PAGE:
seasonal subjects and plant life—the yellow-flowered Oriental Paperbush in February, magnolias in March, the smoke tree whose shrubs have a pink “puffball” appearance in May before turning a smoky red-orange in autumn. As Bowu Jun’s popularity grew, sales of Natural Magazine soared from some tens of thousands of copies in 2011 to a steady circulation of around a quarter-million. In 2016, Zhang published Notes on an Illustrated Handbook of Marine Animals, which became a bestseller.
Though Zhang has yet to acquire the reach of American popularscience celebrities like Bill Nye or Neil degrasse Tyson, he’s kept busy working as a full-time editor, writer, and proofreader for scientific papers, and has less time for being Bowu Jun than he’d like. “In the past, I always tried to answer all the questions I received, like some type of OCD. But now it’s impossible,” Zhang says. The account receives hundreds of questions every day, so Zhang has to choose to answer what he thinks will be most relevant to readers: “It should be some common, representative species that others feel that they can encounter in real life. Also, it’s best to have accurate and detailed descriptions [in the question], with photos, or I can’t figure out what they’re talking about.”
Submissions can range from the mundane—“a picture of an earthworm, or a pigeon”—to the absurd. “Someone told me that he saw the Tian’anmen Rostrum floating in the air,” says Zhang. “I really don’t know what that was.”
Some netizens didn’t really care about science: In 2013, Zhang wrote that popularizing natural science in a food-obsessed country was not for the faint of heart, because no matter how hard he tries to present knowledge in an interesting way, some people always want to know, “Can you eat it; is it tasty; how do you cook it?”—comments he summarizes by their initial characters, “能好怎” (“Can? Tasty? How?”).“i don’t like to see so many comments having nothing to do with science on my Weibo,” admits Zhang. But for such a popular account, “it’s unavoidable; just because they follow [my account] doesn’t means they are really my ‘followers.’”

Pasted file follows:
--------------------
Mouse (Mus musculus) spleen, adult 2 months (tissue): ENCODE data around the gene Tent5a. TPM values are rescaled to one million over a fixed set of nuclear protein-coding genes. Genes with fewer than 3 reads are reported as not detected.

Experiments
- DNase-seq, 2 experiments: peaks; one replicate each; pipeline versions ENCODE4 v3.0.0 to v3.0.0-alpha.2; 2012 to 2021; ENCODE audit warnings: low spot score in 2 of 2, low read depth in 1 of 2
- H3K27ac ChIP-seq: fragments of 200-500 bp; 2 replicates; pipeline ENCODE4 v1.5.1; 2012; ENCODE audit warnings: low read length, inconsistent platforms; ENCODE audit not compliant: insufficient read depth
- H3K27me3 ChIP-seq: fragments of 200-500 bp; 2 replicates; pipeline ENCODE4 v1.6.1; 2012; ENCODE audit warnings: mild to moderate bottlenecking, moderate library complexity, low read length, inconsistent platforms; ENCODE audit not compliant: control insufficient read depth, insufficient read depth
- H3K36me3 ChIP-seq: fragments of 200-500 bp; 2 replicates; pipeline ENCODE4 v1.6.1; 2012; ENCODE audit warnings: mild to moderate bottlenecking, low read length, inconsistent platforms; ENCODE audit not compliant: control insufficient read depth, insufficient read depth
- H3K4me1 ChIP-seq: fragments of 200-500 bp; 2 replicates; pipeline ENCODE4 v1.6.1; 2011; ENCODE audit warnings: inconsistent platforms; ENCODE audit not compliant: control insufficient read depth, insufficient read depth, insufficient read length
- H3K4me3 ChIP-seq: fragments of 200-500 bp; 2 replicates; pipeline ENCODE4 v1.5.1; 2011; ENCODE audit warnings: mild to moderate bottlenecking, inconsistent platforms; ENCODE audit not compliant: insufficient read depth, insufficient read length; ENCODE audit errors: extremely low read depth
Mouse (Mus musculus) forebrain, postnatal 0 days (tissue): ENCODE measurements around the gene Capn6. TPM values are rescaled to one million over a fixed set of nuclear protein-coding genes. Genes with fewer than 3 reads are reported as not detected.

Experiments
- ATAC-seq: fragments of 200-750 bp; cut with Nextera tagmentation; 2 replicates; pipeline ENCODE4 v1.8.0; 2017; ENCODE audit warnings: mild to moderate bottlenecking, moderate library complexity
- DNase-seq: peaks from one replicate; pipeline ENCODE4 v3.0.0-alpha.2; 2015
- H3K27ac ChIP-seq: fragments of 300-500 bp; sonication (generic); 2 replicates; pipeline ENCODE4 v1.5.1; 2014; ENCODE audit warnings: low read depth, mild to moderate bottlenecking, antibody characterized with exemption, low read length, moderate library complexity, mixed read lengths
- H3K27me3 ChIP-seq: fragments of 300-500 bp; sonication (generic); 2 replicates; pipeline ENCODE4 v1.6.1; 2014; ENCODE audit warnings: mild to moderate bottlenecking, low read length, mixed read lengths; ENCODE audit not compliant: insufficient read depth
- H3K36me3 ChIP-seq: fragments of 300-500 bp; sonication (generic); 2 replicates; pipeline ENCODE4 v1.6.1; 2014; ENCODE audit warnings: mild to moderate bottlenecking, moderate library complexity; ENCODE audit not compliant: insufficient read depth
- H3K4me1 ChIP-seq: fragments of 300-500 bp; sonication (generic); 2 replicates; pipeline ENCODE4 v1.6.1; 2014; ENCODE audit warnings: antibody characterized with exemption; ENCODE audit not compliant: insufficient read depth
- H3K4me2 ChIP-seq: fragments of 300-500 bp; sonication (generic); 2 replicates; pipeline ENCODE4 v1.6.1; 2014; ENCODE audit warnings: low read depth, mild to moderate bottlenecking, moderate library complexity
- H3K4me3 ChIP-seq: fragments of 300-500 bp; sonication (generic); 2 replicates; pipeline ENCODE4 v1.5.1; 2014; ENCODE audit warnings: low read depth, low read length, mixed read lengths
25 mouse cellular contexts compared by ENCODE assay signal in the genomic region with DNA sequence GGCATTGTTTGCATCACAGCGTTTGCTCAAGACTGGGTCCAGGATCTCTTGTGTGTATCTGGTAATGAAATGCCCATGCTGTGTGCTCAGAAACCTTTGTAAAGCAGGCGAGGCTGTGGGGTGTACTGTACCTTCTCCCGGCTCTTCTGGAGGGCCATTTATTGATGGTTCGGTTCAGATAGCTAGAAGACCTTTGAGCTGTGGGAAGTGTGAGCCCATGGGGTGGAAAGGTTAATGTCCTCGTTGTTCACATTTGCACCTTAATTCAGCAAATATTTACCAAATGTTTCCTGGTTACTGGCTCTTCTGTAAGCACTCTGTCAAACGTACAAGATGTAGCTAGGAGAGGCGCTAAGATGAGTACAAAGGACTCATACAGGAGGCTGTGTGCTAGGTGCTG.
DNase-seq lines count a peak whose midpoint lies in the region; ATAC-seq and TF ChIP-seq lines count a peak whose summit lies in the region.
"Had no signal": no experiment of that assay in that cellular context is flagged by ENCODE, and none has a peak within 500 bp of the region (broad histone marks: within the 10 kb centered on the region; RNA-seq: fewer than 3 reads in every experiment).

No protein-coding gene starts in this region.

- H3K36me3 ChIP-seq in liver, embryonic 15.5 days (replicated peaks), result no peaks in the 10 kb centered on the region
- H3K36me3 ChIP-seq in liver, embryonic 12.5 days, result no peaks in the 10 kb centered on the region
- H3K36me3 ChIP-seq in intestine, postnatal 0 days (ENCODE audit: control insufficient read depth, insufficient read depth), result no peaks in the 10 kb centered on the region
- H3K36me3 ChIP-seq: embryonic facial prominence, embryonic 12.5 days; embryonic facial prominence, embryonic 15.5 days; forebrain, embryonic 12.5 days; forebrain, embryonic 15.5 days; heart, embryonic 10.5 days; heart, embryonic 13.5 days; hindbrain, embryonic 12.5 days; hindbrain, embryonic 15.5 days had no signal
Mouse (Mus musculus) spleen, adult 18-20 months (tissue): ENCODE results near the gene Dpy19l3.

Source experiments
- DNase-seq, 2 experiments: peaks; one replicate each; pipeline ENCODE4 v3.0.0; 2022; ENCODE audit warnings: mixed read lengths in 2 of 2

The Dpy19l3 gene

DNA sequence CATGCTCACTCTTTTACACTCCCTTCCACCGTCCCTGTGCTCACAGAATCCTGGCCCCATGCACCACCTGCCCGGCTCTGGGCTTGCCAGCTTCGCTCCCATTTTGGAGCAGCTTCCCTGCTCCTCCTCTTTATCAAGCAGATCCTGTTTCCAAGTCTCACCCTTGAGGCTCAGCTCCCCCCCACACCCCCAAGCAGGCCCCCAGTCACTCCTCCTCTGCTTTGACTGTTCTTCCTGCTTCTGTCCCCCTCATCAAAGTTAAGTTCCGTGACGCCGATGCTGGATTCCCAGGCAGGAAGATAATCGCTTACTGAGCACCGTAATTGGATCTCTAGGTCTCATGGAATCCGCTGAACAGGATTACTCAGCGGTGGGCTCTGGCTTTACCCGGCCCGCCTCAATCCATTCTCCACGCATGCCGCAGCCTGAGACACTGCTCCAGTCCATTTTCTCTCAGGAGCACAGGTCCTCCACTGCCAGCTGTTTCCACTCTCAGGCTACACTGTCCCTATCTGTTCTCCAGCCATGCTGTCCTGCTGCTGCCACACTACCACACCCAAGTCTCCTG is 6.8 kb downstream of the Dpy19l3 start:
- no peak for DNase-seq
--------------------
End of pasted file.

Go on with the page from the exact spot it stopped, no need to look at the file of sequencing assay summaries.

Popular science has a long way to go in China before it can match the levels of enthusiasm shown elsewhere, and many believe Zhang, with his “Big V” profile and following, can do more. But the man behind Bowu Jun wants to keep his feet firmly on the ground he so enjoys examining. “Maybe even after Weibo has disappeared, when people look back, they will say ‘Bowu Jun was a good account. I learned some knowledge from it,’” he says. His own goals are also modest: “to do more work, whether writing or translating. Maybe in the future when people talk about good books they read in their childhood, some will be written by me. I want to leave something to this field, and live up to my identity as a science practitioner.”
A Panthousexcellens Stål, taken in Medog County, Tibet, 2011
Specimens of Utriculariasandersonii and Drosera carnivorous plants
A portrait of Johann Adam Schall von Bell
A five-horned rhinoceros beetle, taken in Tangmai, Tibet, 2011
Zhang taking photos of lichen on Mount Rainier in the US, 2017